From Megan Fitzpatrick, managing editor:
I’ve been gravitating away from cords lately (my 115 year-old-house is sorely lacking in adequate electric); in my quest to better learn to use hand tools, I’ve found the collection of articles in “Hand Tool Essentials” to be invaluable. From the basics such as setting up and sharpening, to old-school techniques like drawboring, this book has it all.
From Robert W. Lang, senior editor:
I’m going with “I Can Do That“. It’s not for everyone, but it’s the perfect book to give someone just starting out in woodworking.
From Christopher Schwarz, editor:
One of my favorite woodworking books of all time is Jim Tolpin’s “Measure Twice Cut Once.” I read the first edition of this book many years ago and it did something that few other woodworking books do. It made me rethink how I design, draw and build projects. Whenever people ask me for a list of woodworking books they should own, this one is always on the list.
Glen D. Huey, senior editor:
My favorite book from those listed on the PW site is “Pleasant Hill Shaker Furniture” by Kerry Pierce. I’m a projects-oriented guy and I like the pieces that Mr. Pierce selected to publish. If this book were passed to me for a holiday gift, I know full well that my shop time would be booked throughout the year. Shop time, that is, that wasn’t shortened due to reading about the details of the pieces and life in the Shaker community. A solid understanding of Shaker furniture is as important as the actual description of how it’s built.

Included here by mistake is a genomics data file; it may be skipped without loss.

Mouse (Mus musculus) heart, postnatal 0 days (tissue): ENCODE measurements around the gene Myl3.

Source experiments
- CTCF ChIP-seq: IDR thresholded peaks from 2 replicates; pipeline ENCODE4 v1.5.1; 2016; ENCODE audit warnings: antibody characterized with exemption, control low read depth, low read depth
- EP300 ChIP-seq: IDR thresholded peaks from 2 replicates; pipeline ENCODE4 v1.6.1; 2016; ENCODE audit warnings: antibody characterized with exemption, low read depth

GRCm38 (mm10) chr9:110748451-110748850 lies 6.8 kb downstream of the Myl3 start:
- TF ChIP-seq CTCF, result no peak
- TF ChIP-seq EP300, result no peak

And because I wouldn’t let the PW editors pick their own books, here’s a few of my favorites:
Workbenches, by Christopher Schwarz
If you’ve ever built a workbench, or you plan on building a workbench, or if you just like workbenches, this is the book for you. Great history, great instruction and a thoughtful look on how we use benches.
Drafting and Design for Woodworkers, by Robert W. Lang
Building is only part of the woodworker’s evolutionary process. As we become comfortable with our craft we want to change designs or design our own. Bob walks through the steps to draw (pun intended) the design from our brains and put it on paper or the computer screen. A must for the developing woodworker.
Glen Huey’s Illustrated Guide to Building Period Furniture, by Glen Huey
You’ve seen them in museums, but many of these furniture styles seem to be out-of-reach for many woodworker’s skills. Not so! Glen brings the process down to earth and shares the secrets of successful period furniture.
We hope this list helps with your holiday shopping needs. but if you’re still not seeing what you want, take a look at the entire store. Happy Thanksgiving!
– David Thiel, Popular Woodworking Books editor